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  1. Risk factors for the development of animal cruelty

    Contributor(s):: Gullone, E.

    Research shows that animal cruelty shares many of the aetiological pathways and risk factors that have been shown for other aggressive behaviors. The shared aetiology not only aids understanding of the co-occurrence that has been documented between animal cruelty and other aggressive and...

  2. Which personality dimensions do puppy tests measure? A systematic procedure for categorizing behavioral assays

    Contributor(s):: McGarrity, M. E., Sinn, D. L., Gosling, S. D.

    With the recent increase in interest in personality in dogs, behavioral assays of their behavior have proliferated. There has been particularly strong interest in predicting adult behavior from puppy tests. As a result, researchers and practitioners seeking to measure personality in puppies are...

  3. Importance of bringing dogs in contact with children during their socialization period for better behavior

    Contributor(s):: Arai, S., Ohtani, N., Ohta, M.

  4. "Bark parks" - a study on interdog aggression in a limited-control environment

    Contributor(s):: Shyan, M. R., Fortune, K. A., King, C.

    As limited-control dog parks become more popular, concerns arise about whether these parks encourage interdog aggression. Systematic observations made at 1 park in Indianapolis, USA over 72 h (between 1600 and 1830 h, 3-5 times a week) across 8 months (between March and November 2001) found that...

  5. A fresh look at the wolf-pack theory of companion-animal dog social behavior

    Contributor(s):: Kerkhove, W. van

    A popular perspective on the social behavior of dogs in multiple-dog households sees the dogs' behavior as reflecting the sociobiological laws of the rigidly structured dominance hierarchy that has been described for wolf packs. This view suggests that aggression problems among dogs are natural...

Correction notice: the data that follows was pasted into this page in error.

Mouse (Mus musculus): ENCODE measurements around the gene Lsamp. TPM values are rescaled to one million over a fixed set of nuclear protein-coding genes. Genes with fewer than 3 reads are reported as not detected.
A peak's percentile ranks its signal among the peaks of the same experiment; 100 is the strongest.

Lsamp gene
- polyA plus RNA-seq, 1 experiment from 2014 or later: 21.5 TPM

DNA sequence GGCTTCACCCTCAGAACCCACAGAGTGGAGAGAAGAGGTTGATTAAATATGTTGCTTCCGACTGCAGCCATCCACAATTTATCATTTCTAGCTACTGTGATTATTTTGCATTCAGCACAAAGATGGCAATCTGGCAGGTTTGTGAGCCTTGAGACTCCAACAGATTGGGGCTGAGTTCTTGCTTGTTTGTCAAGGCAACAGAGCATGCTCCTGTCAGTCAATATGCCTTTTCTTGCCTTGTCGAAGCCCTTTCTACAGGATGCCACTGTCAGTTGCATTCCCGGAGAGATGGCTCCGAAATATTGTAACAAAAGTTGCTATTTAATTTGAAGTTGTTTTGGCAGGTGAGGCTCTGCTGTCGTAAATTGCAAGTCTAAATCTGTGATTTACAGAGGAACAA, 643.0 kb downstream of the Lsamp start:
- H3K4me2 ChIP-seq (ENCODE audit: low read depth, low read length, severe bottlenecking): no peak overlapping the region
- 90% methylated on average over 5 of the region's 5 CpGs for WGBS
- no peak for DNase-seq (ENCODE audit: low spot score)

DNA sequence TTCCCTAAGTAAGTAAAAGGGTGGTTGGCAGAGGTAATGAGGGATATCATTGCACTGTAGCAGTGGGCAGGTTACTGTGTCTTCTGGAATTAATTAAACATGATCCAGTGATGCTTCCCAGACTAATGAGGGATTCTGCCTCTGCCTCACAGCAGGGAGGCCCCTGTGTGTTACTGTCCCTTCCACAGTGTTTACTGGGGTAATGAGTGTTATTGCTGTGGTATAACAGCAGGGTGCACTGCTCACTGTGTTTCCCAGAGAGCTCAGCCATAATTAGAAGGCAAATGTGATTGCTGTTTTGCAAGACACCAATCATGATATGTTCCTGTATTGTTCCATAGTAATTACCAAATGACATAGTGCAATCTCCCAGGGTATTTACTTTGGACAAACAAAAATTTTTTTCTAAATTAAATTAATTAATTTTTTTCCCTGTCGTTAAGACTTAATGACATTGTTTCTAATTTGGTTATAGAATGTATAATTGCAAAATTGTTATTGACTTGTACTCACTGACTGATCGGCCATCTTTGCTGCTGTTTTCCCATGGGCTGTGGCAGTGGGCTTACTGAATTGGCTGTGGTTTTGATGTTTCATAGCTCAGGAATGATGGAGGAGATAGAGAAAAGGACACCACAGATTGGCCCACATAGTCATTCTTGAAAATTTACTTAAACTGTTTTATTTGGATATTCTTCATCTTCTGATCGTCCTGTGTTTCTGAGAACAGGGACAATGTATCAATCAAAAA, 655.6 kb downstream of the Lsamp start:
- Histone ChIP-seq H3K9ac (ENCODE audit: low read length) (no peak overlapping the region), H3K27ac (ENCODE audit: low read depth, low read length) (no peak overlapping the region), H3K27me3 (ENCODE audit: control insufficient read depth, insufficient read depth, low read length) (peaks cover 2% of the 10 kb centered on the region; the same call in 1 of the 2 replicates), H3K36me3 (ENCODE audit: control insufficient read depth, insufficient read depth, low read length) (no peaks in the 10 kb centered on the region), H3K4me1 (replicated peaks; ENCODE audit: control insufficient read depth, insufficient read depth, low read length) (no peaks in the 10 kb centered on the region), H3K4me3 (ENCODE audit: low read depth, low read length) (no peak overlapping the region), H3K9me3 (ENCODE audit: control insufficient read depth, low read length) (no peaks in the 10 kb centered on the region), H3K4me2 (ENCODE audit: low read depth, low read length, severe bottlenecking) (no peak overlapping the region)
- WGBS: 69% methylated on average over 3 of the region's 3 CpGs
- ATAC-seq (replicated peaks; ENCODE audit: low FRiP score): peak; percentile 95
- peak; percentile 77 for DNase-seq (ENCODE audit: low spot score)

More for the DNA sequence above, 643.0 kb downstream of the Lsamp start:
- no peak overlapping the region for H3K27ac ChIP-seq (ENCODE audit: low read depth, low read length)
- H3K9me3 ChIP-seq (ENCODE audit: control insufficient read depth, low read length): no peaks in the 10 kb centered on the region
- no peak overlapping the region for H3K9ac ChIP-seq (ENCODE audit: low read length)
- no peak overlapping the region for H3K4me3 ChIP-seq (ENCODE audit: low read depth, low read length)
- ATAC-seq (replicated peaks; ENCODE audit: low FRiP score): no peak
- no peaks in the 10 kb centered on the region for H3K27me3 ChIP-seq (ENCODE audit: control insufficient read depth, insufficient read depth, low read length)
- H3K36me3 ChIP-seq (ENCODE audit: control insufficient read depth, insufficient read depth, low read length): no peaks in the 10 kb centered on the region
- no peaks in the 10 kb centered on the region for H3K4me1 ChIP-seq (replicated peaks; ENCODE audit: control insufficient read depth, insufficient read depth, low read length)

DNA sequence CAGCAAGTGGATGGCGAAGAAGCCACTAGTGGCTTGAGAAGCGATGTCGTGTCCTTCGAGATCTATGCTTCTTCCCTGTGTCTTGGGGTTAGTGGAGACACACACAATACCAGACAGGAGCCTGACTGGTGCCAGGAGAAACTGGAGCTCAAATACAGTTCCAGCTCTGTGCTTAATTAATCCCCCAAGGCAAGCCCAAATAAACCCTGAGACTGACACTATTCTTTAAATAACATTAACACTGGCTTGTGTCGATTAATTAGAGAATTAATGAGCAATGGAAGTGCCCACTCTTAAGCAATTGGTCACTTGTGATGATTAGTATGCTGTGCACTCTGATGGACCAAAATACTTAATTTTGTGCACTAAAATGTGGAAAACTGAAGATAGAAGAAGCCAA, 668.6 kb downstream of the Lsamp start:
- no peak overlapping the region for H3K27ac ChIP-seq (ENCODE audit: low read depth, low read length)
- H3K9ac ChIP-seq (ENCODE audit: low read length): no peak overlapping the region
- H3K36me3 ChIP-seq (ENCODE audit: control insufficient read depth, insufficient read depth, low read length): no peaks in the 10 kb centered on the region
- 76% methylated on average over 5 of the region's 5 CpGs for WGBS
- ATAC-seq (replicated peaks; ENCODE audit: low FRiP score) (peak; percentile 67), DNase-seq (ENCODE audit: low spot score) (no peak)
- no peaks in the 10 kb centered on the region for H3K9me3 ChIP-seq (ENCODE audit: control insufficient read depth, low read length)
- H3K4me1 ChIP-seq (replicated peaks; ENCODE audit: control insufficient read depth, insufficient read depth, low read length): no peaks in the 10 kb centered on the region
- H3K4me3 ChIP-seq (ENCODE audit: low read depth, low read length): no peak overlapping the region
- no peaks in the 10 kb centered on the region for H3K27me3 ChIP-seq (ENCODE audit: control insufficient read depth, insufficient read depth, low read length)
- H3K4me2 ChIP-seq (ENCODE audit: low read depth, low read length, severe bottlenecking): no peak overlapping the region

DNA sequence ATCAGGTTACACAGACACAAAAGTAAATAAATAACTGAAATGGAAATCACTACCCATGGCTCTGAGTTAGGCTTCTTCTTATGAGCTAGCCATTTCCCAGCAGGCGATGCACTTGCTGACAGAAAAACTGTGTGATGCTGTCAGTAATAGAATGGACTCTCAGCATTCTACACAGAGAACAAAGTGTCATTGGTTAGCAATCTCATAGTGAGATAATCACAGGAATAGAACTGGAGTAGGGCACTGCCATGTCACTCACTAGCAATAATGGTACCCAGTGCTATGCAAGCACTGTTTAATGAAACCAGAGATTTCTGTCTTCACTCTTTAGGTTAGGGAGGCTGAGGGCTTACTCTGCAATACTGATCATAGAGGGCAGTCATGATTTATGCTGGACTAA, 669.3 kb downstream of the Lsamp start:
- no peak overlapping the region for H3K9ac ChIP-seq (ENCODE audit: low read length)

6. Aggressive behavior in two different group-housing systems for pregnant sows

    Contributor(s):: Chapinal, N., Ruiz-de-la-Torre, J. L., Cerisuelo, A., Gasa, J., Baucells, M. D., Manteca, X.

    The study housed 120 pregnant sows from Day 29 of pregnancy to 1 week before parturition either in groups of 10 with trickle feeding (TRICKLE) or in groups of 20 with an unprotected electronic sow feeding (FITMIX). The study recorded aggressive interaction on 11 nonconsecutive days. Frequency of...

  7. Behavioural decisions for managing social distance and aggression in captive polar bears ( Ursus maritimus )

    Contributor(s):: Renner, M. J., Kelly, A. L.

    The polar bear (Ursus maritimus) in most zoos attracts high levels of public attention and can play an important role in conservation education. Polar bears in the wild are typically solitary; bears in captivity often house socially. This study reported behavioural evidence on how bears manage...

  8. Bioacoustic monitoring of aggression in group-housed rhesus macaques

    Contributor(s):: McCowan, B., Rommeck, I.

    Many captive primate facilities house rhesus macaques in multimale-multifemale social groups in large enclosures that simulate the natural social and environmental features characteristic of the species, enhancing their reproductive performance as well as their psychological well-being, yet one...

  9. Can aggression in dogs be elicited through the use of electronic pet containment systems?

    Contributor(s):: Polsky, R.

    Five cases are described that involve severe attacks on humans by dogs who were being trained or maintained on an electronic pet containment system. The system is designed to boundary train a dog through the use of electric shock in an escape-avoidance conditioning paradigm. Data were collected...

  10. Comment on van Kerkhove's "wolf-pack theory"

    Contributor(s):: Wright, J. C.

    van Kerkhove (2004/this issue) attempts to address an applied animal behavior problem. A cacophony of issues, however, points to the difficulty of understanding and integrating the scientific literature on principles of animal behavior and conditioning (learning theory). The author's primary...

  11. Comment on van Kerkhove's commentary